In theory, entertaining pigs should be easy: Put Charlotte’s Web and Babe on the big screen and break out the popcorn. But with animals that are short on attention and big on destruction, it’s never that simple. In light of revisions to the Code of Practice for the Care & Handling of Pigs, enrichment as a means of enhancing animal welfare is a higher priority than ever before. That explains the greater emphasis on enrichment in recent research like “Use of accelerometers to automatically assess pig behaviour and welfare”.
“Our initial focus was trying to improve and simplify the gathering of data on how pigs relate to enrichment objects in their pen,” said Dr. Jean-Paul Laforest, Assistant to the Vice-President – Human Resources at Laval University.
Lights, camera, observation!
As many researchers (and unfortunate grad students) can attest, the use of live or video observation to measure behaviour and welfare in animals is time consuming and often subject to human error. By inserting an accelerometer – a device that automatically measures physical acceleration of an object – in various items placed in pens, Dr. Laforest hoped to validate the use of this tool to investigate pig behaviour as they interact with their environment.
While technical issues prevented them from properly evaluating the accelerometer, they did gather some important insights on enrichment behavior.
“We had some notable findings around how often animals interact with objects and for how long. For example, they played frequently with a ball, yet only for short periods each time. This may be due to their inability to grasp or manipulate it with their mouth.”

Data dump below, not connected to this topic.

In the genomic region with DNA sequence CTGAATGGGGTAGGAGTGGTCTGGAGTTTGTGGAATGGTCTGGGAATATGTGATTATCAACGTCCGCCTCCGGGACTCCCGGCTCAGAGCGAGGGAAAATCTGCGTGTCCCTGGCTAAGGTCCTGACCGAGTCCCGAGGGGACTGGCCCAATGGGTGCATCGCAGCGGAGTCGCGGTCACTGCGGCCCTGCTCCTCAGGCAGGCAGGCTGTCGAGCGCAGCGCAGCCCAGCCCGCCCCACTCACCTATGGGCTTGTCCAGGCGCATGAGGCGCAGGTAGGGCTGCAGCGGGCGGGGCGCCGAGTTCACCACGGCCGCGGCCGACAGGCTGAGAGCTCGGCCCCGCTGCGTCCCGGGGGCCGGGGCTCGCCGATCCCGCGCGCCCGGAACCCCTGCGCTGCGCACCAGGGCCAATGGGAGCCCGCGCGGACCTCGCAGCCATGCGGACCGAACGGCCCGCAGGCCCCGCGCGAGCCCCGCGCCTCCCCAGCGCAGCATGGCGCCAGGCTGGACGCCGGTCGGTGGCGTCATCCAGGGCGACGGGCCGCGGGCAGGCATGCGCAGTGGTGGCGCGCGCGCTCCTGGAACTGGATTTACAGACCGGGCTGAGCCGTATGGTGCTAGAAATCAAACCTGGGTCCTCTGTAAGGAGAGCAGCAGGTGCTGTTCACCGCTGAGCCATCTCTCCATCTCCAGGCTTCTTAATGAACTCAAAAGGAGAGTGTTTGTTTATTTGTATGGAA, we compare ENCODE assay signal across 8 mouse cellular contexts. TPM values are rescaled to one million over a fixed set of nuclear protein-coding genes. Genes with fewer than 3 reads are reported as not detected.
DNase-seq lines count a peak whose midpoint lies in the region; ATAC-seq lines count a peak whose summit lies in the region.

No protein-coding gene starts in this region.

In contrast, a short piece of wood was used less often but for longer durations. The patterns of use led researchers to conclude that objects which can be easily manipulated or partly destroyed (like when little pieces of wood break off) tend to stimulate pigs more and keep them engaged longer.
“We tried varying the placement of the objects (suspended from the ceiling versus on the floor) and made them both movable and immovable, but these factors had little influence. It came down to the characteristics of the object itself in determining the level of interest.”
Even cleaning the object regularly – something that was tested in the second part of the project – had no discernible impact on how pigs interacted with it.
One thing that surprised Dr. Laforest and his colleagues was how quickly pigs became bored with enrichment items.
“We thought we would start seeing a lessening of engagement in 3-4 days, but after a few hours they were already showing disinterest. The one exception was that the piece of wood kept their attention right through the experiment. There may be something in the smell or taste of the wood that attracts the animals, or just the fact that it can be destroyed.”
As producers digest the revised code and its implications, this study offers some food for thought.
“There’s a lot of focus now on whether we should have different objects to stimulate animals, and this project showed that not all toys are equal; some are more appealing than others. Also, since interest declines quite rapidly, we will have to find ways of changing or alternating the objects to hold their attention. It’s fine to say we should do this or that to enrich animals, but if you put measures in place that have little effect, there’s not much point. All of this will have to be taken into account by industry: what enrichment we are doing, how often, what type and for how long. I don’t think we have all the answers yet.”
And as you weigh your options for pig enrichment, avoiding movies and popcorn is a good place to start.
For more information on this project, please contact:
Dr. Jean-Paul Laforest
Phone: 418-656-2131 ext. 4034